“You probably wouldn’t talk to anybody in this building that doesn’t go home at night and have at least one if not a plethora of students that they lay awake at night and worry about,” said Theresa Meiwald, the principal of Vale Elementary School.
“Are they safe? Do they have a roof over their head? Do they have food to eat? We’re off school for four days this week as we have a holiday,” she continued. “What can I shove in his backpack to make sure that he’s got enough to eat before he comes back to school on Monday?”
Because of community poverty levels, Nyssa, Ontario and Vale provide free lunch for every student. Nyssa provides free breakfast too.
“Teachers will take snacks and put them in backpacks because we’re on a four-day school week,” said Alisha McBride, the Vale School District superintendent. “We know children have food insecurity three days of the week on those three-day weekends. So they put food in backpacks.”
Summer can be challenging for students who don’t have access to meals when out of school.
The Vale district runs a summer meal program for ages 1 to 18.
“So free breakfast and free lunch to help address food insecurities and make sure that our children have access to meals during the summer. But they also have to be in town,” McBride explained.
Some schools also have a backpack program to send hungry kids home with food.
“They would fill backpacks with finger foods and easy foods for kids,” said Herren, the Alameda teacher. “They would run to get their backpack on Friday nights knowing that they could take it home.”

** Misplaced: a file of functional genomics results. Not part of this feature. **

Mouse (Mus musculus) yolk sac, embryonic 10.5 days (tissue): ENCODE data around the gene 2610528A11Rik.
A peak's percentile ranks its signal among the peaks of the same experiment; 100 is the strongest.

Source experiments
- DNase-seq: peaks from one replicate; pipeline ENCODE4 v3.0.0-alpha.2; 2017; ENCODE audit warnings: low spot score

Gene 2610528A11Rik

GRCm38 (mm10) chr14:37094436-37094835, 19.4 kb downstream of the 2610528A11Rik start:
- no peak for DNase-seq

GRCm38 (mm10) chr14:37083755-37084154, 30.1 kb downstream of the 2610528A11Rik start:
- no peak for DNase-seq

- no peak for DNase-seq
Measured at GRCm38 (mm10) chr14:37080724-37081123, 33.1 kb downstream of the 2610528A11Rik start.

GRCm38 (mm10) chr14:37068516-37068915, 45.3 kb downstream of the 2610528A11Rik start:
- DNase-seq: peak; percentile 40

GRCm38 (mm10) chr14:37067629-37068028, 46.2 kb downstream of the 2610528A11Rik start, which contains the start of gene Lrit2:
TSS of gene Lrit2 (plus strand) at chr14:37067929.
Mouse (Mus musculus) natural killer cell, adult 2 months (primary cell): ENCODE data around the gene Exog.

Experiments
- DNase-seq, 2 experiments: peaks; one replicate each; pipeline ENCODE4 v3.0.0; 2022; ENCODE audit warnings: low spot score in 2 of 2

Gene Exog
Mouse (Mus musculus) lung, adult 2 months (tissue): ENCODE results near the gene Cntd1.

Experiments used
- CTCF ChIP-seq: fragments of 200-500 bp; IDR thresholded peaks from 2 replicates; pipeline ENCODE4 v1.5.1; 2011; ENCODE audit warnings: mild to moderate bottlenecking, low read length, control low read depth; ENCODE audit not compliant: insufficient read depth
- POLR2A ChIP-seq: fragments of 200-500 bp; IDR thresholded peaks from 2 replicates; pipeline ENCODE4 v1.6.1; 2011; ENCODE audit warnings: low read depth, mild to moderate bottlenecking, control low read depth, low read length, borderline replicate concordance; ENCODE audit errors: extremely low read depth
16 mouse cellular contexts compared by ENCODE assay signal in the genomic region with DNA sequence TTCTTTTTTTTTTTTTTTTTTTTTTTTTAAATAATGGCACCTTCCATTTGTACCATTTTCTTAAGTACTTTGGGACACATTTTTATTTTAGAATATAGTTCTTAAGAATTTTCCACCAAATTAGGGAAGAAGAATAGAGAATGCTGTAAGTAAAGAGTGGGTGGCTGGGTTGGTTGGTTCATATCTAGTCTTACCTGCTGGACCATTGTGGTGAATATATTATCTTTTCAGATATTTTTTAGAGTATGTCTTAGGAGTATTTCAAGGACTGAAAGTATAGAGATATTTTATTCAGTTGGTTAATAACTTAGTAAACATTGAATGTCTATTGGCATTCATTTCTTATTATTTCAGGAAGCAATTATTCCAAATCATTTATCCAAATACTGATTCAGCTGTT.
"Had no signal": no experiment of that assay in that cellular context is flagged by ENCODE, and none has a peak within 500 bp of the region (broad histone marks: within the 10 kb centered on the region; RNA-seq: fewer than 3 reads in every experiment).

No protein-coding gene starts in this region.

Although the kids at Alameda loved the backpack program, it was discontinued when the volunteer who headed it for a church left.
Herren said that because her students face such struggles, she’s stopped assigning homework.
“They’re living in a car, they [don’t] have a pencil, right? They left it somewhere. They left it in between grandma’s house and dad’s house because they’re being strung out in different places. It just sets them up for failure and makes them feel awful,” Herren said.
After school is a vulnerable time.
There are currently no after-school programs in Vale due to lack of funding, so children can go home to unsupervised environments. McBride said the district is seeking grants to add such programming.
Even small enrichments like library books can be hard to come by for students. Kids can’t take out books if their parents don’t have a state-issued ID card.
Sharon Katz is a volunteer in an Ontario second-grade classroom – the only volunteer for the entire school.
“There were three kids who just sat in the classroom while the other kids went to the bookmobile because they couldn’t take out books,” Katz recalled.
Instead of being excited about summer, students are stressed and anxious over losing the structure of school, as well as access to meals. Some kids can’t take advantage of some summer activities meant to engage students.